Steamboat geyser
The Steamboat Geyser holds the record for the tallest active geyser in the world, so when it starts acting unusually, it becomes news. The Steamboat has always been quite erratic with its eruptions as geysers are known to be. Sometimes many years pass between two eruptions, but that's not the case recently. Since March 15, there have been eight major eruptions - and scientists are intrigued by the change.

The website for the US Geological Survey states that the "Steamboat has proven more active during the early 21st century than any time since the early 1980s. Between late 1991 and 2000, there were no large eruptions. However, since May 2000, Steamboat has had 10 significant eruptions."

Historically, Steamboat's jets have reached heights of 90-100 meters (295-330 feet). None of these eight 2018 eruptions have been as tall as the ones from the past, but they remain spectacular.

The first three eruptions were not witnessed by humans, and researchers estimated their properties from instruments they have on site. Without the sensors (and the mud streaks) around the geysers, they would be none the wiser. The two April eruptions are estimated to have released between 200 and 400 cubic meters of water each - about 10 times the volume of water released by Old Faithful when it erupts.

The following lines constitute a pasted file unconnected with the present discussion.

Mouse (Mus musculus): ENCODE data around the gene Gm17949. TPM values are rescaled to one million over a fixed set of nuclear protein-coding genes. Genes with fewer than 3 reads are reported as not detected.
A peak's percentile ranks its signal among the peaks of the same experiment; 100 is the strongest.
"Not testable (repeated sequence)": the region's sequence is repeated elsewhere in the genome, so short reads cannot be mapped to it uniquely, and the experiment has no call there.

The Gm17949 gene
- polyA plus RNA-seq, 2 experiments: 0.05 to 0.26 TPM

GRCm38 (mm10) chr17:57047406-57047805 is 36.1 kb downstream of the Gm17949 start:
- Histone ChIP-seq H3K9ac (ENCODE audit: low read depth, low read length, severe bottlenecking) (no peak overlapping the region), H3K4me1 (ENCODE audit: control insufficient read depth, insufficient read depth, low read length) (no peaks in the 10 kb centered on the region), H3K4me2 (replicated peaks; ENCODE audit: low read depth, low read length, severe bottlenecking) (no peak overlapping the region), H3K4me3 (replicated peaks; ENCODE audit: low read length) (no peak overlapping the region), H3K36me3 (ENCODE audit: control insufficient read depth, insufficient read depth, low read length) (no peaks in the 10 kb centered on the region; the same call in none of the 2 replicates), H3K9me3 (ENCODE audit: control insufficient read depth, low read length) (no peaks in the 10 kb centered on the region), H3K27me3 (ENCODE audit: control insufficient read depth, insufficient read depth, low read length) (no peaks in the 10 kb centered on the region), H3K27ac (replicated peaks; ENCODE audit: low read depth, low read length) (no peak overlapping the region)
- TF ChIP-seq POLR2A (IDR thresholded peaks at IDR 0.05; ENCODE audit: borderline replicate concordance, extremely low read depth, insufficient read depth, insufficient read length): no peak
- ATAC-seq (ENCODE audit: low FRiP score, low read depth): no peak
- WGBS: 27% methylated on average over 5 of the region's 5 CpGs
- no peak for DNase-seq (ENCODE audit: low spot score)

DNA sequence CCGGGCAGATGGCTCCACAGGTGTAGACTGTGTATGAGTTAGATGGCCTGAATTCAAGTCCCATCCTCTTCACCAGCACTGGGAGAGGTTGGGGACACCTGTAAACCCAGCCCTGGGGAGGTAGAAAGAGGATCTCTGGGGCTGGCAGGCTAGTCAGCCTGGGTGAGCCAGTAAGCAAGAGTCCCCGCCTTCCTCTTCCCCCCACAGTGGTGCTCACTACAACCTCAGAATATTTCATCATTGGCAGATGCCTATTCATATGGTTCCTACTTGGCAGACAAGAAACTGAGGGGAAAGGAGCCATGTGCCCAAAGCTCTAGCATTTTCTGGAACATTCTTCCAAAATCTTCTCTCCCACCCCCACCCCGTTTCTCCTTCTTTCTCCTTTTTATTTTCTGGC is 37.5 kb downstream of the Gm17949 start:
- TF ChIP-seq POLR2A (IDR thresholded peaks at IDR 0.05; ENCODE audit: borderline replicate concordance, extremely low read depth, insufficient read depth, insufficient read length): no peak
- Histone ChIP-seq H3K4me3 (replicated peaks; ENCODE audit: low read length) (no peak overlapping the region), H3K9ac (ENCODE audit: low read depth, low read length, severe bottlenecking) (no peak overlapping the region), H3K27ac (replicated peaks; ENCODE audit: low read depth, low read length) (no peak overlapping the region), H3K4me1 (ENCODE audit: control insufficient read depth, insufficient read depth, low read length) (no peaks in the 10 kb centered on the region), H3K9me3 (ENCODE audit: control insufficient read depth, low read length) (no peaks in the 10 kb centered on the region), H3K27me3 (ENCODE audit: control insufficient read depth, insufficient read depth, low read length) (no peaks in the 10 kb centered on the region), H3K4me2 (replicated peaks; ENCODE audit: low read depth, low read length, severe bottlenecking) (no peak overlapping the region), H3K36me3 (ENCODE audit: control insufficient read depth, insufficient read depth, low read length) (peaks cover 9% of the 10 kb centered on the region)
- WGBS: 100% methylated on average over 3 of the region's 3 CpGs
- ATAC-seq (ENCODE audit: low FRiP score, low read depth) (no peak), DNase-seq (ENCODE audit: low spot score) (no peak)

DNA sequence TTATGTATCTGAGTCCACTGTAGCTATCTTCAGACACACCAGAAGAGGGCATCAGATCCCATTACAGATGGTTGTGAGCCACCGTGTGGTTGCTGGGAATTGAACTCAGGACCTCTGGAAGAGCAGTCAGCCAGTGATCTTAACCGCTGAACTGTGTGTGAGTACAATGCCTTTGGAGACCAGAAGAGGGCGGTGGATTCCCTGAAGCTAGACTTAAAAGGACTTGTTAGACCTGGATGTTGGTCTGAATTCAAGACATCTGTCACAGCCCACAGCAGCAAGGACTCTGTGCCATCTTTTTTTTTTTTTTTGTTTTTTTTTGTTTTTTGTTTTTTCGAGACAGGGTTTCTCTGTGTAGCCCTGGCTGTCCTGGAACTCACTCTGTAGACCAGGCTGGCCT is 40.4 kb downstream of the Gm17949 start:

The Steamboat is located in an area of the park known as the Norris Geyser Basin, which is notorious for being a particularly hot location with high thermal variability. It is located at two major fault lines that intersect with the ring fracture zone that delineates the Yellowstone caldera. Norris experiences week-long changes in water level, color, pH, and temperature. The erupting patterns are affected by these changes, although the exact link to the increasing eruptions of Steamboat has so far eluded researchers.

"It's unclear why this happened, but the Norris area is known for having thermal changes over time," Michael Poland, lead scientist at the US Geological Survey's Yellowstone Volcano Observatory, previously told IFLScience. "Steamboat's eruption pattern is quite random, so it's entirely possible that the eruptions had nothing to do with the disturbance."

While the last few months have been an exciting period for the geyser, this is not the first time that something like this has happened. In 1964, Steamboat erupted 29 times. Yellowstone continues to fascinate the world with its intriguing volcanic activity. The Yellowstone Caldera is one of the world's supervolcanoes, although we are in no immediate danger from it.